We've been trying to notice every little thing about the PlayStation Move this week. Each detail is telling. Here are two surprise Move manoeuvres I witnessed during demos of Move this past week at Game Developers Conference.
1) The XMB Manoeuvre — I watched a developer use the swinging motions of the PlayStation Move controller to swipe through the PlayStation 3's cross media bar, the menu interface that lets gamers find content and settings on their console. I saw this when a developer needed to restart a game of Move Party, a game that is played with one Move wand held in your hand. The Sony developer pressed the Move's PlayStation button, which produced the console's standard, overlaid menus allowing the player to quit the game. To swipe from a "no" to a "yes" response, the developer waved his Move hand and pressed a button. The game quit. To swipe through the XMB and restart the game, he waved his hand some more.
Potential Negative: The fact that a developer was doing this got me wondering why the Move Party team hadn't just implemented Wii-style cursor pointing, something we can see within games like the Move-supporting SOCOM 4. It also made me realise that the Move has no directional control buttons. The Wii Remote at least has a d-pad that can be used for navigation, if need be. The Move Wand does have the PlayStation's quartet of Triangle-Square-X-Circle buttons. But unlike their positioning on a standard PlayStation controller, they are not oriented in cardinal directions; they are in the four corners around the Wand's main action button. So they couldn't easily be mapped to directional movement. Bottom line: For Move-only games, there might not be any way to manipulate the XMB other than with motion — at least I can't think of any.
Potential Positive: Who cares about the potential negatives. We're talking — almost — about Minority Report-style motion-based movement of things on a big screen. Swinging arms to select things on a TV is the definition of "the future."
2) The Behind The Back Manoeuvre: "Launch-window" PlayStation Move game Sports Champions includes gladiator combat that is controlled by a person holding and gesturing with two Move wands. The player can use the wands to move a shield and swing a hammer, for example. But to make their gladiator taunt, the Sports Champion gamer must put his or her hands behind their back. When that happens, the PlayStation Eye camera that detects and tracks the sphere located at the tip of the Move wand can't see it anymore. The disappearance seems to be the prompt for the taunt. (Another possible example of this: In the Move rail-shooter called Shoot, the player can activate a slow-motion effect by spinning their body 360-degrees, a manoeuvre that might be using both the Move's gyroscope and the camera-blocking technique to determine that it was completed — though please note that that is unconfirmed conjecture.)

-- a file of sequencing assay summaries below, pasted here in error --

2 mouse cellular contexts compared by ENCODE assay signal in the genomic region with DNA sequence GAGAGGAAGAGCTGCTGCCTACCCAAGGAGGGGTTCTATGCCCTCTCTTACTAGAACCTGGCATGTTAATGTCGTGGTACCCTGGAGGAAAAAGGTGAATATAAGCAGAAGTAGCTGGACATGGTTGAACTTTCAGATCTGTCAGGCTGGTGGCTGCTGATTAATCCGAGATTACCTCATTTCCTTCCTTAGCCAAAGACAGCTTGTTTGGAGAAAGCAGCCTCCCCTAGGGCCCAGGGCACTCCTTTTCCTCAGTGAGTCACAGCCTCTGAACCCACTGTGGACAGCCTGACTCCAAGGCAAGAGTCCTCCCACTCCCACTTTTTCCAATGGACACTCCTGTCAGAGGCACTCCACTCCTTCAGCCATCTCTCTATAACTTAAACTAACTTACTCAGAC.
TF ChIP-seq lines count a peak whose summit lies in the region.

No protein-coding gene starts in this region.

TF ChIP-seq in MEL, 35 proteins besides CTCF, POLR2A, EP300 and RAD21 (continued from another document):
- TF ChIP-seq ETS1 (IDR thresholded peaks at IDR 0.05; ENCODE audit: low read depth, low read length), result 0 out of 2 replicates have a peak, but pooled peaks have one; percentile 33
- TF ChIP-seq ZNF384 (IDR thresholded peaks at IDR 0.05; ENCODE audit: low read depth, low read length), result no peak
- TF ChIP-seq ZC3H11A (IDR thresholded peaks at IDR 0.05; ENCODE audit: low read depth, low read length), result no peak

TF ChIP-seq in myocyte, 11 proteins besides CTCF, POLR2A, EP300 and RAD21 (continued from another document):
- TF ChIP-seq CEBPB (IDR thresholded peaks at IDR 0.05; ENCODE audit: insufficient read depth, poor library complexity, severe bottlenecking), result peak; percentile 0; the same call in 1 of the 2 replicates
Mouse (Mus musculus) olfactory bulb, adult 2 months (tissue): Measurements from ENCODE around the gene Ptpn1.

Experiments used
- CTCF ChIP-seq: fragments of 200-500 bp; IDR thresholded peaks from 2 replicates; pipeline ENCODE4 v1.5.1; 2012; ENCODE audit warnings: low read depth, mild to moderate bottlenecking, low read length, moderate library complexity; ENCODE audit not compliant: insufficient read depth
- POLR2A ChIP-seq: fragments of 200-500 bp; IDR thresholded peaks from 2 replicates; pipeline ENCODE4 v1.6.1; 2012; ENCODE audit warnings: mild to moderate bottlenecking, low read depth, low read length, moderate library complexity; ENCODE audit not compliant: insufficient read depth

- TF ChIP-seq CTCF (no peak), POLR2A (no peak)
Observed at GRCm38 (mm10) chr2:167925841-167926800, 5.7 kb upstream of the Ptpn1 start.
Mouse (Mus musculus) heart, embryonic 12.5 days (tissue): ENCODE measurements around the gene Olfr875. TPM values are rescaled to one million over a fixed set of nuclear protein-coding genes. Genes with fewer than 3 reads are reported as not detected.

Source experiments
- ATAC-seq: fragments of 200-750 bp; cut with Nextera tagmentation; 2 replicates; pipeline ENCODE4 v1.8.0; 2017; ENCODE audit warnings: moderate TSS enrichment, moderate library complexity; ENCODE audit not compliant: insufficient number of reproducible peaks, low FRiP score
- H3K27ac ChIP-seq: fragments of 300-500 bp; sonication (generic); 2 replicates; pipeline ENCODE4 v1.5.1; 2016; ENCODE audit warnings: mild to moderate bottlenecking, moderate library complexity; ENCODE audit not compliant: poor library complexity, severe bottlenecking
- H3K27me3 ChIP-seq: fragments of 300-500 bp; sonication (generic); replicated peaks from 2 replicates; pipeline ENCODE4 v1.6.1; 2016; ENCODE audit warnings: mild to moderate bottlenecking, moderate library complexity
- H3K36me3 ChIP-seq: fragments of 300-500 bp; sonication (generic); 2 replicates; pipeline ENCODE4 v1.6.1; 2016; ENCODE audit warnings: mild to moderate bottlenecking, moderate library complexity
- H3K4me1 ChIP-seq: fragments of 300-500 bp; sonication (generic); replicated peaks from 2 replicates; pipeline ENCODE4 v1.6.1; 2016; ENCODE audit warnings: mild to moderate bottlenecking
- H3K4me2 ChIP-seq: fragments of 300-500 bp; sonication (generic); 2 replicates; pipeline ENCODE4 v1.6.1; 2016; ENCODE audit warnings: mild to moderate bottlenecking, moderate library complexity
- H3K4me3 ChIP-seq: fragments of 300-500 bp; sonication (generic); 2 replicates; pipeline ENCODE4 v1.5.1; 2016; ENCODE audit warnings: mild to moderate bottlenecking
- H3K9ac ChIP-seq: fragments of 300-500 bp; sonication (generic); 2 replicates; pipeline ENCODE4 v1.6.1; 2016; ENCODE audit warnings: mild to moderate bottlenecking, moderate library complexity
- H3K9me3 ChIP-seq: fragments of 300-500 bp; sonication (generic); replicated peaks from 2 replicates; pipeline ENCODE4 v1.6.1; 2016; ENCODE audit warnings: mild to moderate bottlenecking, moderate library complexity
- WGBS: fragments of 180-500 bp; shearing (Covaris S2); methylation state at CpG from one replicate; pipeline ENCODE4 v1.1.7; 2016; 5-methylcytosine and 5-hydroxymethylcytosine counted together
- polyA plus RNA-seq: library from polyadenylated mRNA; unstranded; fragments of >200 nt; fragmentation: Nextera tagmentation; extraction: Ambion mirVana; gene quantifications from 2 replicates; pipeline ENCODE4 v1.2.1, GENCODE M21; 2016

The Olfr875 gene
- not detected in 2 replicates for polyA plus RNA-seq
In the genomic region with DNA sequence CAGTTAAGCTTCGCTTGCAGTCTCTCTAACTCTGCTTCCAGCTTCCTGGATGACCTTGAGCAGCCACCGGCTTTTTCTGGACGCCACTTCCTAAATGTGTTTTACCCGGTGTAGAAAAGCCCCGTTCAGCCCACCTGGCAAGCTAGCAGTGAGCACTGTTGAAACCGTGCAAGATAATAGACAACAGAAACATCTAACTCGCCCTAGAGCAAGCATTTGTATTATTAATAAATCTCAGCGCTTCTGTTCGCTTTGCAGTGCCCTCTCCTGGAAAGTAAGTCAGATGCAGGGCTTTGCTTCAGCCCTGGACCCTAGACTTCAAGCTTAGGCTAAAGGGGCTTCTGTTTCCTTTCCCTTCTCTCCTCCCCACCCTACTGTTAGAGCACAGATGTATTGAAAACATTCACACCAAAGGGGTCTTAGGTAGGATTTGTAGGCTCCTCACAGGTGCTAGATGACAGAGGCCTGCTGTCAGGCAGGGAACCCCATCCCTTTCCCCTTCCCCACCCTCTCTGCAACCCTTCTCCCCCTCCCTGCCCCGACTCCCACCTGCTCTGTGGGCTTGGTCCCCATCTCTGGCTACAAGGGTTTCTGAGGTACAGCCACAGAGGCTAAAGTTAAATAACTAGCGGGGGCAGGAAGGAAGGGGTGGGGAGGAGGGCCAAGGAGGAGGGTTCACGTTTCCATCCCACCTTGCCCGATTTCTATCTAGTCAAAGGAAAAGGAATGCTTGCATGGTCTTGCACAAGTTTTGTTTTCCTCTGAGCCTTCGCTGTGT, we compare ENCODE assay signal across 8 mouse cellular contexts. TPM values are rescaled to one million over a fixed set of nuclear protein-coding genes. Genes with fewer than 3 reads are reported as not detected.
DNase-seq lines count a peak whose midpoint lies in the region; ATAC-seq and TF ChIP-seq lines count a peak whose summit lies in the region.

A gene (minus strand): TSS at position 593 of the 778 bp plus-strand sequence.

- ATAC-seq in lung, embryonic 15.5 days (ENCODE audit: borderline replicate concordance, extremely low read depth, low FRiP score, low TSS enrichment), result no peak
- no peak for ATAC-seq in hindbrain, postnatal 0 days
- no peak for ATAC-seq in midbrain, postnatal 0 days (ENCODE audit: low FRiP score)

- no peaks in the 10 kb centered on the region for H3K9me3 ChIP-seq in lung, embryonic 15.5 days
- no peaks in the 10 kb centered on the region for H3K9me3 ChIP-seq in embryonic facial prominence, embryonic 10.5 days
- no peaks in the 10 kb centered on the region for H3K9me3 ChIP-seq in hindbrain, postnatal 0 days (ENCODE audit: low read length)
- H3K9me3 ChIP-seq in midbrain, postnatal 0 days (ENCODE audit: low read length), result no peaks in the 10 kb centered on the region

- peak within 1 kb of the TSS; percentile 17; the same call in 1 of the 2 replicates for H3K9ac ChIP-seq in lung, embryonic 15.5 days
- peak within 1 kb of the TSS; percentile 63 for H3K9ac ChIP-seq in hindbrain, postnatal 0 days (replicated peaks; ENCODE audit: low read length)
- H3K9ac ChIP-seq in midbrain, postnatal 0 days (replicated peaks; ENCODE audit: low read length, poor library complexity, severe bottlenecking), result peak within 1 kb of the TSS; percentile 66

Potential Negative: Games that utilise this feature run the risk of being broken by housepets, annoying friends and anyone else who might block the camera and suddenly trigger unwanted taunts. Maybe it would be better for Move games to just pause because the camera is being blocked?
Potential Positive: A new input has been introduced via this manoeuvre, essentially a new "button" in the repertoire of motion control. The Wii, particularly without MotionPlus, can have trouble dealing with a player who, after pointing their Wii Remote at the TV suddenly has that pointing blocked. If the Move can avoid that confusion, then it has a new and interesting control trick.
It's been less than a week since we first saw PlayStation Move, and there are several months until the motion controller's fall release. Consider this the experimental and surprise-discovery phase of Move, not just for the people making games, but for all of us wondering which good and bad ways it might change the way we play PlayStation 3 games.